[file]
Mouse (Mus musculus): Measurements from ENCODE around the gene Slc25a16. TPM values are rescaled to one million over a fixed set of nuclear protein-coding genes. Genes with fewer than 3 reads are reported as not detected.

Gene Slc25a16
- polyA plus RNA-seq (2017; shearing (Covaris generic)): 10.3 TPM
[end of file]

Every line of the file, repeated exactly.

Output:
Mouse (Mus musculus): Measurements from ENCODE around the gene Slc25a16. TPM values are rescaled to one million over a fixed set of nuclear protein-coding genes. Genes with fewer than 3 reads are reported as not detected.

Gene Slc25a16
- polyA plus RNA-seq (2017; shearing (Covaris generic)): 10.3 TPM